Just a few short months ago, car dealerships were scrambling to keep up with record sales and the constant flow of prospective buyers through their showrooms. Considering the deal making, paper work and inventory management, dealers and their staff in many areas of the U.S. were busier than they had been in years.
The CARS program ended almost a month ago and, today, dealer showrooms in many areas of the country are a lot quieter than the staff would like them to be. When voucher availability stopped, the record sales also came to a screeching halt. Many dealers report that once again, inventory is remaining on their lots.
The popular cash for clunkers government rebate program offered owners of vehicles with a less-than-desirable fuel efficiency vouchers of up to $4,500 for use toward the purchase of newer, more efficient vehicles. The aim was to aid the economy while improving the nation’s air quality through lower carbon emission levels.
The program was wildly popular, had to be almost immediately re-funded, and ended abruptly on August 24th. With no more vouchers to offer, dealers are wondering what the end of the year holds in store.
Adam Silverleib is the manager of Silko Honda in Raynham, Massachusetts. In a recent interview, he reported sales were very brisk this past summer, and the staff at the dealership was kept busy with mounds of paperwork and new car sales. He reports now that they are “kind of back to where we were in the spring.”’
New car sales through the clunker voucher program reportedly reached 700,000. Although the government paid almost $3 billion for the program, most dealers who participated are still waiting for their government checks.
Many financial analysts expressed skepticism over the possible effects of the CARS program, saying that overall sales for 2009 would not be boosted by the voucher system. Senior auto analyst for IHS Global Insight John Wolkonowicz says, “It was probably, in the end, a complete waste of taxpayer money. The dealers, who were supposed to be the primary beneficiaries, many were forced into cash flow problems because the government didn’t pay them in a timely fashion.”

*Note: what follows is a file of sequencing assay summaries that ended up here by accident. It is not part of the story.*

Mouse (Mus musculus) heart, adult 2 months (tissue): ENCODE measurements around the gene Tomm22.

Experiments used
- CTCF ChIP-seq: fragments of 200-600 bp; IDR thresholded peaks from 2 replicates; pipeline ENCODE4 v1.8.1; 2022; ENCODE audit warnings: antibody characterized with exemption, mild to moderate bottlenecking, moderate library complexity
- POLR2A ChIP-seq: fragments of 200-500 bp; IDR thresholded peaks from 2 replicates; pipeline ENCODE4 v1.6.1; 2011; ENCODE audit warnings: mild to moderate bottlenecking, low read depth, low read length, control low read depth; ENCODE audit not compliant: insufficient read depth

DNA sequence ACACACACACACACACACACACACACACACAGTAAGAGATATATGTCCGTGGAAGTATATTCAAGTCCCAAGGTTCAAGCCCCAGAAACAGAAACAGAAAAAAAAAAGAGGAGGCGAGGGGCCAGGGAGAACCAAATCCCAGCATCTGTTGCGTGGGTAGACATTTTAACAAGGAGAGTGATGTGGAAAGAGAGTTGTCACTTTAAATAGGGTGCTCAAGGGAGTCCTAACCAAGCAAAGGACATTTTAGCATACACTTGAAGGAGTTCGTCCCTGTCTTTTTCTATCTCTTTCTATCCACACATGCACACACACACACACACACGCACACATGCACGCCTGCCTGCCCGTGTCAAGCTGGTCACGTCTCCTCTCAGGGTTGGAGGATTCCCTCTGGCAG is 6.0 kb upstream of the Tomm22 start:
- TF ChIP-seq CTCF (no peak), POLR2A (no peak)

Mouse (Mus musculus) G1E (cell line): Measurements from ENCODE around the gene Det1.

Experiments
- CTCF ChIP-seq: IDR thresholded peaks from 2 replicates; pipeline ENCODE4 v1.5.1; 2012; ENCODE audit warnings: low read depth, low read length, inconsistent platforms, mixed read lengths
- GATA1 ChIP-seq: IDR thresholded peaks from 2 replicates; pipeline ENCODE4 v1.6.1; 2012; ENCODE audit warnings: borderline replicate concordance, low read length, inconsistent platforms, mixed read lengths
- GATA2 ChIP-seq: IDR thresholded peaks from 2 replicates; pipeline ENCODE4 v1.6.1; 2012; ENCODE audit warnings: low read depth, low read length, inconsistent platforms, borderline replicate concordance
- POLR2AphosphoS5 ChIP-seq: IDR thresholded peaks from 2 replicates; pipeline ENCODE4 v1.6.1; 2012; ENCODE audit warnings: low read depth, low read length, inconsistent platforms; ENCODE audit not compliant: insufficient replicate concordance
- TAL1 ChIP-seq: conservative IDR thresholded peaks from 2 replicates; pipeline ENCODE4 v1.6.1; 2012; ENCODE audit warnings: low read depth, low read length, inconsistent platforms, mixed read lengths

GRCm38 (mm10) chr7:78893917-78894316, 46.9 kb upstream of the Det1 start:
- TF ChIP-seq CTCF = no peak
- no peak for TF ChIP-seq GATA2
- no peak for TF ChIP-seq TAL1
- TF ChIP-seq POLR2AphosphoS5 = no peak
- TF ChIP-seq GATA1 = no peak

Dealerships around the country are reporting only being paid for a fraction of what is owed them through the CARS program. Many, however, are grateful for the added business. Some, like Cityside Subaru of Belmont, Massachusetts, are reporting that the government has kept up with its payments. Cityside has currently been paid for all but one of the 51 vehicles sold under the cash for clunkers program. General manager Richard White considers the program a boon for his business, reporting that “by every measure, the program was extremely successful for us.”
Although the government is beginning to catch up on the paperwork and is issuing checks to dealerships, their work is far from over. The Department of Transportation has said that so far, about 83% of the vouchers requested have been approved, and work continues to finish the payouts. Earlier this month, the National Highway Traffic Safety Administration set September 30 as its target for completing the reimbursement process.
Automakers and dealers are hoping to lure more customers into showrooms with fall deals and incentives. So far, the sales slump has been discouraging, but hopes are that customers will want to purchase new cars this fall to take advantage of available incentives and fuel efficiency tax deductions for this year.
Most automakers have also expressed optimism that sales will increase in early 2010. GM has announced an aggressive ramping up of production in anticipation of increased demand in the New Year.